Ethics experts and Trump critics call for Senate investigation into Graham’s probe into presidential election


In a letter, Walter Shaub, a former high ethics watchdog for the federal authorities, Richard Painter, the chief ethics lawyer for President George W. Bush’s administration, and Claire Finkelstein, the director of the University of Pennsylvania’s Center for Ethics and the Rule of Law, requested the panel to look into Graham’s call final week with Georgia Secretary of State Brad Raffensperger, and whether or not Graham “suggested” that Raffensperger “disenfranchise Georgia voters by not counting votes lawfully cast for the office of president.”

They additionally requested the panel to analyze whether or not Graham “threatened anyone with a Senate investigation of the Georgia vote tally.”

The Senate panel evaluations complaints “from virtually any source,” in line with its pointers, however whether or not it is going to probe Graham is unsure. The panel, which is evenly cut up between three Democrats and three Republicans, acts in secrecy and typically presents little greater than a slap on the wrist to admonish a senator’s misconduct.

Graham instructed CNN “no, not at all” on Wednesday when requested if he is involved about dealing with any ethics investigation.

“I get accused of everything, I’m just going to keep being me,” Graham stated within the Capitol. “I called up the Secretary of State to find out how you verify a signature and what database you use because I think it’s important that if we’re going to vote by mail, we get it right.”

Graham, the chairman of the Senate Judiciary Committee and a high Trump ally, has no oversight over election issues, which falls underneath the jurisdiction of the Senate Rules Committee, and has confronted a barrage of criticism for his interventions within the democratic course of.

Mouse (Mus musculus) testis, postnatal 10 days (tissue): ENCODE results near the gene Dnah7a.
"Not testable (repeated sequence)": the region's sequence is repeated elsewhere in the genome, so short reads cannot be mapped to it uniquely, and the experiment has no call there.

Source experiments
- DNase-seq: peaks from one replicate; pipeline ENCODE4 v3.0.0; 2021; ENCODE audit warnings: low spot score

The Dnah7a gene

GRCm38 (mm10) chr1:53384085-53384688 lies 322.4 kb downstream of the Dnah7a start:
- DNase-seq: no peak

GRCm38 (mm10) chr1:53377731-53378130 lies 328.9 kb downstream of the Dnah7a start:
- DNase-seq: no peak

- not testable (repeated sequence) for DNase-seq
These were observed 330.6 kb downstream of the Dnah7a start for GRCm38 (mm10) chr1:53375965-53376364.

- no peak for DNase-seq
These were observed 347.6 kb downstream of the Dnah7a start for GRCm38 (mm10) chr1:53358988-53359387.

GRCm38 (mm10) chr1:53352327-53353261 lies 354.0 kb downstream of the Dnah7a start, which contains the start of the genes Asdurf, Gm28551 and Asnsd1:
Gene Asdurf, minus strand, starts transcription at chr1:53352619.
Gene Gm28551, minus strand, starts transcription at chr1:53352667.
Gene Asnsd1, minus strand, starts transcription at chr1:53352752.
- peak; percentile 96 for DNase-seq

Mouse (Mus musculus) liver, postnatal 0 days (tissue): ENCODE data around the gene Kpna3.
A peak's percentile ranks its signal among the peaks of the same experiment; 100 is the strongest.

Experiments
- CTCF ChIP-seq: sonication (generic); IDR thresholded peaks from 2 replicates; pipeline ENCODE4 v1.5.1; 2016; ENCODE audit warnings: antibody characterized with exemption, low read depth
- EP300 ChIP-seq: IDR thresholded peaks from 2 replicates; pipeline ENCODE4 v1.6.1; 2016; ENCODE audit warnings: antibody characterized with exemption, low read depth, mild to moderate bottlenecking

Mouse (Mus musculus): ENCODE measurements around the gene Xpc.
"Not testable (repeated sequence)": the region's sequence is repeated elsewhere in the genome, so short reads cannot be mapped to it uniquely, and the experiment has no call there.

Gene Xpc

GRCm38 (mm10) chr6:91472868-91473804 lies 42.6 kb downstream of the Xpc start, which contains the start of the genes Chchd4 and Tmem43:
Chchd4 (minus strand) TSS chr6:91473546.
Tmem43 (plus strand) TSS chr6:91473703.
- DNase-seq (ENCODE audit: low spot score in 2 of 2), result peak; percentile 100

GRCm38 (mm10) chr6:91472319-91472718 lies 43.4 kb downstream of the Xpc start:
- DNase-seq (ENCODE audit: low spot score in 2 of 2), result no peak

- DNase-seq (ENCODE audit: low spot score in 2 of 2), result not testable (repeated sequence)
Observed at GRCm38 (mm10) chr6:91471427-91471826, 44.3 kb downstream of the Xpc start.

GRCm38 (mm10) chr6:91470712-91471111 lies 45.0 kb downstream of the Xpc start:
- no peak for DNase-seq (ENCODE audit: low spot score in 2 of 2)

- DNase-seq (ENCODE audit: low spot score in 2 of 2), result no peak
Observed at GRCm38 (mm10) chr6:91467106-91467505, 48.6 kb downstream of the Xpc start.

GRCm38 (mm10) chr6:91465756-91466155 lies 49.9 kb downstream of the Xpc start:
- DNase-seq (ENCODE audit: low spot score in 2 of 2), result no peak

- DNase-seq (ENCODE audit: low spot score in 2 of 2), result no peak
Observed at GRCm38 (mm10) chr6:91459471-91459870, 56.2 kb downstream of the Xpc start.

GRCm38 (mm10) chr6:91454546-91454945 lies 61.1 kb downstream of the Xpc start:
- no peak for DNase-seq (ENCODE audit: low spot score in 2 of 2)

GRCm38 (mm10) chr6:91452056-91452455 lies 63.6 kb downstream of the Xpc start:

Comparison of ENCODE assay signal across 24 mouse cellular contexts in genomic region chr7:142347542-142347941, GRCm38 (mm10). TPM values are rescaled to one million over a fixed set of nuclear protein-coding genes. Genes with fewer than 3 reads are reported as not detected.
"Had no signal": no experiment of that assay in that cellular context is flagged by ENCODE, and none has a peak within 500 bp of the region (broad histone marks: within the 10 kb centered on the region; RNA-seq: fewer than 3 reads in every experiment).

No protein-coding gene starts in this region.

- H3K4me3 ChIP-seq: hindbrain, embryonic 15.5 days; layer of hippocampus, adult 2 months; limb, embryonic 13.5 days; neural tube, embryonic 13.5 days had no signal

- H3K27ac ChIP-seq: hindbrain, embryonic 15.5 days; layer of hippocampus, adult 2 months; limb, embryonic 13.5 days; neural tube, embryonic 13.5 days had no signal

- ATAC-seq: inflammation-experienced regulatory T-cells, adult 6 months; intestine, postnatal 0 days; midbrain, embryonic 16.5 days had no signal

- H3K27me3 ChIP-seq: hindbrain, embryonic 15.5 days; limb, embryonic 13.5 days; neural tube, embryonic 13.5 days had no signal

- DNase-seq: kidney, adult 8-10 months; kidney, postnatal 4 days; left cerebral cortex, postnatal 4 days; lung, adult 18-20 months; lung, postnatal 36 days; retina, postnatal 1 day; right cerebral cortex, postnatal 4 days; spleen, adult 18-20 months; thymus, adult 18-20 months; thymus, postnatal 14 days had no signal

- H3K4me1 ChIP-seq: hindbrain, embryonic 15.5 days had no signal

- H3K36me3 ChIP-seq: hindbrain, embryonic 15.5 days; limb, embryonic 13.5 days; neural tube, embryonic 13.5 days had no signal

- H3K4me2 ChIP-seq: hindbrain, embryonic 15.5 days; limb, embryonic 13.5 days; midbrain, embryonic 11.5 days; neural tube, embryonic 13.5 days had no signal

But he defended his call to Raffensperger, who’s presently overseeing the Georgia recount, and has stated that he also investigated the voting practices of Arizona and Nevada — two different states that Joe Biden gained. Graham has maintained that he is concerned with defending the integrity of absentee voting and zeroing-in on signature matching, though there isn’t any proof of widespread voter fraud.

Graham has not seemed into states that Trump gained. Asked why not, Graham stated Wednesday “because they’re not in question. I mean, we’re looking at states where there’s a contest. I’m not looking at states that he lost. I’m looking at states where there’s a challenge.”

Graham spokesman Kevin Bishop additionally dismissed the ethics grievance, noting that Painter and Schaub are “long-time, frequent and vocal critics of Sen. Graham.”

In the letter, the three ethics experts and Trump critics wrote that if the allegations are true, Graham’s conduct is “an abuse of office” and “unbecoming of a senator,” and claimed that the Ethics committee led by Oklahoma Republican Sen. James Lankford and Delaware Democratic Sen. Chris Coons ought to “seek an appropriate sanction or any other appropriate remedy.”

“For the Chairman of the Senate Judiciary Committee to suggest to a state Secretary of State that he refrain from counting lawful votes threatens the electoral process and damages representative democracy,” they wrote.

Raffensperger stated on CNN’s “The Situation Room” on Monday that Graham had hinted that he ought to attempt to discard some ballots in Georgia.

“It was just an implication of, ‘Look hard and see how many ballots you could throw out,'” stated Raffensperger.

Georgia election implementation supervisor Gabriel Sterling, who works for Raffensperger, stated on Tuesday that he had participated within the call with Graham on Friday. Sterling stated he had heard the senator ask if state officers may throw out all the absentee ballots the place a “percentage” of signatures didn’t “truly” match.

Graham’s feedback “might have gone a little to the edge of” what folks deem acceptable, stated Sterling. But he added that he understood why Raffensperger and Graham interpreted the dialog in a different way.

“The President is going to continue to fight; his supporters continue to fight,” Sterling stated. “Our job is to continue to follow the law, and we were answering process questions.”

CNN’s Sarah Fortinsky and Ted Barrett contributed to this report.



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